How was the mask compliance at July 4 gatherings?

My Facebook feed has been dominated for about two months by friends who have faith in the perfectibility of human beings. Americans are on the cusp of wearing masks consistently and correctly, but need a slight push in the form of additional education regarding (a) the seriousness of coronavirus, (b) the deadliness of Covid-19 to people of all ages, (c) the discomfort of being intubated (see meme below), (d) the efficacy of masks in stopping coronaplague in its tracks.

Image may contain: text that says 'If you hate wearing a mask, you're really not going to like the ventilator.'

The same people previously asserted that nearly half of Americans were dumb as bricks, gulled by a demagogue into voting against their own interests.

Implicitly, therefore, the idea is that stupid people, provided with a few Facebook updates regarding the merits of masks, will make a science-informed decision to mask up, wash hands after every time that they touch their homemade mask (a.k.a. “face rag”), and change masks or clean masks frequently.

Can we test this assumption by observing the behavior of people who are already reasonably well-informed regarding the oxymoron of “medical science”? Late last month, for example, I attended a birthday party for an MD/PhD. It was pitched via email as a “small and socially distanced” backyard event. Most of the guests were also MD/PhDs, age 50-65. Everyone showed up wearing a mask and settled in 6’ apart. The menu: potato chips, cupcakes, s’mores, scotch, and cigars. After 30 minutes, the gathering had grown and people were more like 3’ apart, nearly all unmasked on an uncharacteristically windless evening.

Readers: What have you observed in backyard BBQs and similar July 4-style events?

(Also, Happy Treason Day to friends and readers in the U.K.!)

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More Americans will die from all of the coronaguns than from actual coronaplague?

“Gun sales are off the charts” (Fortune):

U.S. consumers are rushing to buy guns as the Covid-19 pandemic and protests over police brutality combine with U.S. presidential politics to fuel unprecedented demand.

Firearm background checks compiled by the Federal Bureau of Investigation, a proxy for gun purchases, jumped to a record in June as street demonstrations spread around the U.S. That extended a surge that began in March as the coronavirus prompted lockdowns across the country.

James Hillin, owner of Full Armor Firearms in Texas, said the store’s gun sales have increased 75% since January, and that 95% of those were by new gun owners.“They’re scared,” Hillin said before cutting a brief interview short to attend to waiting customers. “They want to protect themselves.”

I wonder if, in the long run, more American life-years will be lost as a result of this increase in gun ownership sparked by coronapanic lockdowns and the subsequent riots by those who’d been locked down. (This is not to say that I am against Americans exercising their Second Amendment freedoms, which might be one of the few Constitutional rights that is left!) Keep in mind that the typical person who dies from a gunshot would is much younger than the typical person (80+) who dies from/with Covid-19.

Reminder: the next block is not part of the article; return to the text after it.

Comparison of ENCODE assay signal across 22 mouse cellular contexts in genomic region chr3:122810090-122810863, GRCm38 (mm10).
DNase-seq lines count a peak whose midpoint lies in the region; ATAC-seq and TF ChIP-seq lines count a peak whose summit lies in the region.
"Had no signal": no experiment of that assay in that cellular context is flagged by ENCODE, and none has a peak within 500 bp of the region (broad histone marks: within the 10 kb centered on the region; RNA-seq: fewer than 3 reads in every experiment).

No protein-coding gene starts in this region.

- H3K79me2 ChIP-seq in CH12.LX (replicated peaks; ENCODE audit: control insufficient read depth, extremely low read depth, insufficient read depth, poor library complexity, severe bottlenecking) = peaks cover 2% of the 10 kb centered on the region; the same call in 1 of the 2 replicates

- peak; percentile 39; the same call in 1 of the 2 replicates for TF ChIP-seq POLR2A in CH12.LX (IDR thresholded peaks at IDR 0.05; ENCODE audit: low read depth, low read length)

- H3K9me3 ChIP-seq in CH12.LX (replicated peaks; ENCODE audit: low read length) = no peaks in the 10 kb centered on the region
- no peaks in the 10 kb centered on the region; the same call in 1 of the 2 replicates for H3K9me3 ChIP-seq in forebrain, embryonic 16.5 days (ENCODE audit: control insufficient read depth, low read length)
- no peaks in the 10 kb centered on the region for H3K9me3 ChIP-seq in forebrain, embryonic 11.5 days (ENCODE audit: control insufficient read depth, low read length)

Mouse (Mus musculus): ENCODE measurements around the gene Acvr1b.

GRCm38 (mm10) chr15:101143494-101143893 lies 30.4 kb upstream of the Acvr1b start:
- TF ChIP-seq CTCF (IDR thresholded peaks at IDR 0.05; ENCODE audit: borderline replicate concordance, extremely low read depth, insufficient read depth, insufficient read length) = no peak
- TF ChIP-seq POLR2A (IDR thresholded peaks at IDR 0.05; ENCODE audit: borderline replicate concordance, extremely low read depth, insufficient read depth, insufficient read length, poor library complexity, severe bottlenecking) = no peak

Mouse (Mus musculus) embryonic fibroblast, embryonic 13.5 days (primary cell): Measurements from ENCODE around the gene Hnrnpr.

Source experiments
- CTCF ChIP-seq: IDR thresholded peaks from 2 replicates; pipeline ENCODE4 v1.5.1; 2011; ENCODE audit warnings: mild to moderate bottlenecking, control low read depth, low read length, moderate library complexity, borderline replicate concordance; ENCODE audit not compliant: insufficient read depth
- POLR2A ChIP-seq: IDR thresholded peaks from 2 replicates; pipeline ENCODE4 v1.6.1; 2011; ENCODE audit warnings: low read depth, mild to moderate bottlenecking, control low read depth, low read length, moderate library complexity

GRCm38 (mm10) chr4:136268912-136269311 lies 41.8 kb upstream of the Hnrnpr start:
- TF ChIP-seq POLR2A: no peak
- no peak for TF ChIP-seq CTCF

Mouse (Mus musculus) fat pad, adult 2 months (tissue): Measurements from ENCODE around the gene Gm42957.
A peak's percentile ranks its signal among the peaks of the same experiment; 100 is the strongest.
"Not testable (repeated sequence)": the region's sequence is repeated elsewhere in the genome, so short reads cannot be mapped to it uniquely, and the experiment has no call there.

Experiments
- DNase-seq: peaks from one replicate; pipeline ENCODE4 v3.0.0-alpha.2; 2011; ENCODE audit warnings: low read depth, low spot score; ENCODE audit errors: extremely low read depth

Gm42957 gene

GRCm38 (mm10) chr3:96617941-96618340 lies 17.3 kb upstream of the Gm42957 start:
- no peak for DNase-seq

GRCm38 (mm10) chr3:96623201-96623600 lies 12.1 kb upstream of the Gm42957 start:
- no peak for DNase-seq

From Back Bay (Boston) the other day…

(What does it mean to “attend” high school in a country where no teachers are willing to work?)

Older posts on the side-effect deaths from coronapanic:

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Get rid of exercise in the name of public health (Sweden did okay, though)

What’s the best strategy for dealing with a virus that attacks the obese and out of shape? Stay home for three months right next to the fridge.

“In Fight Against COVID-19, Physical Activity Falls Off a Cliff — Drastic change in worldwide daily step counts since March” (MedPage Today):

In the first 10 days after the World Health Organization’s March 11 declaration that COVID-19 was officially a global pandemic, smartphone users worldwide showed a 5.5% decrease in mean daily steps (287 fewer steps).

In the first 30 days, mean daily steps dropped 27.3% (1,432 fewer steps), reported the group led by Geoffrey Tison, MD, MPH, of the University of California San Francisco. Their paper was published online in the Annals of Internal Medicine.

For example, people in Italy had a 48.7% maximal decrease in daily steps, whereas those in Sweden showed only a 6.9% maximal reduction in steps. The difference may have stemmed from government responses, as Italy issued a lockdown on March 9, whereas Sweden has yet to implement such a measure.

(I like the last part. There is still hope among the righteous for saving Swedish souls by converting them to the Church of Shutdown.)

“This is an interesting natural experiment that has health implications for global and regional populations, and especially those with underlying chronic health conditions who are particularly vulnerable to COVID-19-related morbidity and mortality and who may depend on routine physical activity as a preventive measure,” according to Messiah.

i.e., it will be interesting for a “scientist” (named “Messiah”! As someone who evaluates coronaplague “science” from a comparative religion point of view, this is my dream fulfilled!) to watch fat people die.

From the Newport Jazz Festival, 2005 (canceled until a hardier breed of Americans can be produced?):

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Get rid of public restrooms in the name of public health?

One of the things that Western do-gooders scolded India for was its lack of public restrooms, a hazard to public health. What was the first thing that we did in response to coronaplague? Close our public restrooms!

At the Cape Cod National Seashore in May, for example, the beach was open but the restrooms were closed. From the web site:

DeCordova Art Museum and Sculpture Park: park open by reservation; restrooms closed.

Our town, soon to build the most expensive school building, per student, ever constructed in the United States: